Saturday, September 5, 2020


 It's been a moment or two since I've written here. A lot has happened since May. That might be the biggest understatement I’ve ever uttered. Well, like so much right now, I suppose it is what it is.

At the end of July our oldest, Luke, came home from Cross Country practice to tell us he had decided to quit the team. As a parent, I’m not sure there is anything harder than watching your children struggle. We knew he was having a hard time. He had already decided not to run in college a few months back, and that was huge. But for him to quit a team he loved, a sport he loved, was concerning. Then he shared that he was struggling a bit with depression. We were more concerned. After a few emotional conversations, we made a plan. 

I’m going to be honest, my heart was breaking. I felt powerless.

The next day, Luke posted this on his Instagram.

As a parent and a teacher, I was impressed how open he was about his struggles. That type of post, while I’m sure he didn’t realize it, can have ripples. I’m beyond proud of him and grateful for the fact that he’s open about where he is and working his ass off to get where he needs to go. 

And yet, I am still adjusting. 

Last Saturday was the first meet for the varsity team. Luke was home. I went out for a run, thinking about the kids running that day, and realized sweat was not the only thing running down my face. I came home and went to see him. Was this a hard day for him? He looked surprised and said no, he was comfortable with his decision. He was confused as to why I’d think it would be. I explained that I was trying to adjust my vision of what his Senior year would be. I’d already done that due to COVID. But now, I was reconciling myself with the idea that I wouldn’t be out there cheering him on. He laughed and said I could cheer for him at his first marathon.

I was grateful that he still planned to run, but the sadness remained.

It seems this year has been one adjustment after another. I’m grateful I have the privilege to sit and be forced to make those adjustments. As of the typing of this post, 188,098 Americans don’t have that option due to this horrible virus. That alone tells me to buck up and move on. But I think it’s also ok to recognize that this is hard. The students coming into my class have been mired in this world just as I have. Some have sailed through it and are feeling fine. Some have experienced the aftershocks of this pandemic and it will absolutely impact them. That’s something to remember.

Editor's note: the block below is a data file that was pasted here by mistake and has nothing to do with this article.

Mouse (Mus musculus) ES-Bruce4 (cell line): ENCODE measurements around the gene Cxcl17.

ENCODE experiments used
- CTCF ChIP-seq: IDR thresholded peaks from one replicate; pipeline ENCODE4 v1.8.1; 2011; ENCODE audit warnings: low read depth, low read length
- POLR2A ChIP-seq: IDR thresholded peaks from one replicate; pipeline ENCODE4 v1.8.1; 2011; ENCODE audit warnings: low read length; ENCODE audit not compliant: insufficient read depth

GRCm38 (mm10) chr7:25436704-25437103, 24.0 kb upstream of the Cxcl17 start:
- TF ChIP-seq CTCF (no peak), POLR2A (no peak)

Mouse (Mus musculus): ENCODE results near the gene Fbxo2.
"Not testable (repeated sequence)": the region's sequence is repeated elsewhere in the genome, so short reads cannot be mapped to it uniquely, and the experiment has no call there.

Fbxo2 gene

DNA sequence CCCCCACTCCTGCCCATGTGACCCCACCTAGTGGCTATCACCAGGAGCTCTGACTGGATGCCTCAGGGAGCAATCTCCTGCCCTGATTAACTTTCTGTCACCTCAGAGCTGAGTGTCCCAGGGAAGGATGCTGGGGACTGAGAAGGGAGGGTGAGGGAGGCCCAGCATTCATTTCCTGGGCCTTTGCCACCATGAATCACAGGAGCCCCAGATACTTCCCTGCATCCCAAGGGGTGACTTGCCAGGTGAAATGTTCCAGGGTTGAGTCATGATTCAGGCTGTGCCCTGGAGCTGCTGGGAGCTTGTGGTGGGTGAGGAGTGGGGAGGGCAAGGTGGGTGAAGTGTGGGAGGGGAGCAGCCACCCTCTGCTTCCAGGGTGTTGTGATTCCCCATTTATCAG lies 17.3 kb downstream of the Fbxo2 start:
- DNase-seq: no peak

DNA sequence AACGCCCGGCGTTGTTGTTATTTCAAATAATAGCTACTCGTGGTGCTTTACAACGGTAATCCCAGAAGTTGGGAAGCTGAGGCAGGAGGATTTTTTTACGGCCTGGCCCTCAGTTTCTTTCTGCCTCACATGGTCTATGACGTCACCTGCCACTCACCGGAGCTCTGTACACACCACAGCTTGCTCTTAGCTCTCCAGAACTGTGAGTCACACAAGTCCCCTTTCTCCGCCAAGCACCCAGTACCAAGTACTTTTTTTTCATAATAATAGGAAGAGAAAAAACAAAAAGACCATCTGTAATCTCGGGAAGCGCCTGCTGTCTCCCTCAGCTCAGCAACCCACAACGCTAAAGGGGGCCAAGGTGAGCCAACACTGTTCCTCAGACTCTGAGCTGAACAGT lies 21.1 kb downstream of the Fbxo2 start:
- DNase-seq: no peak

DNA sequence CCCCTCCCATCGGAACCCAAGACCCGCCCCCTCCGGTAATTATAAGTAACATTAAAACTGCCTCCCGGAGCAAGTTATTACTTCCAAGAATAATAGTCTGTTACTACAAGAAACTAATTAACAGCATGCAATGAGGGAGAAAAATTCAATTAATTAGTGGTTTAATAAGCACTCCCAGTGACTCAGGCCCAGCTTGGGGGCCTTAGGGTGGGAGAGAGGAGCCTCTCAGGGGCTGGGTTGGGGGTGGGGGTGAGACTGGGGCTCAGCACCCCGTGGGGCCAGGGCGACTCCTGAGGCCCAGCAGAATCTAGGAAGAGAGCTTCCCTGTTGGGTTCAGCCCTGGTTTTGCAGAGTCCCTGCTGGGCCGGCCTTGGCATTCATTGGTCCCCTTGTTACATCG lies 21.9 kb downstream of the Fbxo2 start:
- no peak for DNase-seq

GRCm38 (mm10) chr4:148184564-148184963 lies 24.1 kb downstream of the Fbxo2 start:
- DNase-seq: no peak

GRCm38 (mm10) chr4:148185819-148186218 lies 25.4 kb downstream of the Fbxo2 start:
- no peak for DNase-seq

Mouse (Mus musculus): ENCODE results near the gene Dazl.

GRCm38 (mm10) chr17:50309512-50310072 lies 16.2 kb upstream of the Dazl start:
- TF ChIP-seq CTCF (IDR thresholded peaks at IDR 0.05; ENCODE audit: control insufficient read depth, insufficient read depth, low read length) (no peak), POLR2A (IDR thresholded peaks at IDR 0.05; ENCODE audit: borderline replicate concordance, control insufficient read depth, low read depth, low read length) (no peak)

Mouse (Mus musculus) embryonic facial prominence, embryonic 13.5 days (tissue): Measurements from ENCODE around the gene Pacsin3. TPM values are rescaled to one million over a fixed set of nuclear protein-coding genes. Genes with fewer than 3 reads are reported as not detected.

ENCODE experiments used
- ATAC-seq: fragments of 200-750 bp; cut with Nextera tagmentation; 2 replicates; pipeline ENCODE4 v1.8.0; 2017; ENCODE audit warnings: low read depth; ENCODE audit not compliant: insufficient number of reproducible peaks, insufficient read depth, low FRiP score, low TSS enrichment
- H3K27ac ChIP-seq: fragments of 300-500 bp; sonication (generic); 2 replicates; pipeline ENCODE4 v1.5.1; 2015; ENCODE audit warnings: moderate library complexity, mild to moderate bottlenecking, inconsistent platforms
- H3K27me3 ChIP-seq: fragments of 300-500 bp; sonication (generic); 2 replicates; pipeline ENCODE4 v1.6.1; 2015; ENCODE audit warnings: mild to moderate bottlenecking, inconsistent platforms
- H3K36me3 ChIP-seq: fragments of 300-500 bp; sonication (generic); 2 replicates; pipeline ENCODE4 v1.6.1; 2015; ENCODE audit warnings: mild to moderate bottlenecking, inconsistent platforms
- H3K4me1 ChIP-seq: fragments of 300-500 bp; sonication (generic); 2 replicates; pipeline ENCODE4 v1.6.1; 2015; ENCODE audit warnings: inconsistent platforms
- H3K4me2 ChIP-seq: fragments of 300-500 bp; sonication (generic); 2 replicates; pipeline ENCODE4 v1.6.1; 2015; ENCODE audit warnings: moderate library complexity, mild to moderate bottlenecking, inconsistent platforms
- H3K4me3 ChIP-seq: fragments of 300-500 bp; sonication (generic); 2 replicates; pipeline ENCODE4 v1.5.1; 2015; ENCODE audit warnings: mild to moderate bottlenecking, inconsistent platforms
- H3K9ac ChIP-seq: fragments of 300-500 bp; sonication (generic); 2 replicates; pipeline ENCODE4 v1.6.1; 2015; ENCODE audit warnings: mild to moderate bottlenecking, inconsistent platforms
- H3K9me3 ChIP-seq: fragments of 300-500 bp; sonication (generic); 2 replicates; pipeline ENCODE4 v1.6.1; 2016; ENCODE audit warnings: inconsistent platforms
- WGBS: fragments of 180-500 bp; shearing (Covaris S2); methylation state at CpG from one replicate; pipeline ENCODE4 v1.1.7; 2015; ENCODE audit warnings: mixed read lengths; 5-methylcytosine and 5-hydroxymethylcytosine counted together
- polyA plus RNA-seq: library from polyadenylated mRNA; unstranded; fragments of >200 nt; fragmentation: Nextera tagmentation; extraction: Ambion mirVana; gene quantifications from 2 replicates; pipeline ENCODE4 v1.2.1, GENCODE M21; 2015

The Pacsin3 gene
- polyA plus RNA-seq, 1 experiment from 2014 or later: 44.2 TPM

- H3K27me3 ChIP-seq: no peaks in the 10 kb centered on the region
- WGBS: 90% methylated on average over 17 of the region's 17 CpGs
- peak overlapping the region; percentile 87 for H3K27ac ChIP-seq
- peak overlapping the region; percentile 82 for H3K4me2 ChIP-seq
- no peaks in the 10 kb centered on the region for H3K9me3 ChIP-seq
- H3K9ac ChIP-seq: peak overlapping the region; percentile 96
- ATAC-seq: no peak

On Wednesday of this past week, students came back into our school buildings for the first time in 162 days. I’d be lying if I didn’t say I was anxious about teaching during a pandemic. And yet, we began. Masked up, sanitizing between classes, teaching some kids in person, some remotely. No longer does my class resemble a comfortable coffee house, but instead looks like a traditional classroom with desks in rows. Students cannot “shop the shelves” to find books, I book talk with each child individually, books get returned to plastic tubs when finished to quarantine for five days.

It’s strange. And it’s still school.

I’m adjusting what vision I had for the school year, just as I’m adjusting my vision for Luke’s Senior year. Over and over this week I reminded myself that it would be fine. I have sixty-four kids this year. By Friday, each one had a book. I knew about 58 of their names when I’d see their masked faces. They knew a bit about me. We’d sweated together in my humid room. 

It’s going to be ok.

And here, on Saturday, I lay on the wicker couch on my porch. I looked at my email to see this from a student. She’d exclaimed during homeroom at the end of the day on Friday that she only had a chapter left in P.S. I Love You. I’d handed off Always and Forever, Lara Jean. Her email reminded me that our year might not be a typical year, but it was still going to be pretty amazing.

After replying to her, I heard the pounding steps of a runner. Looking up, I saw Luke jogging down the street, one of our dogs straining at the leash bringing him home. I love that he’s still running, even if it's just for himself. I love that our Sophomore, Liam, is still on the team running. And I’m going to celebrate what this year brings. I think it will be some pretty amazing experiences, if I’m open to them.

Wishing you all a safe and healthy school year filled with amazing experiences.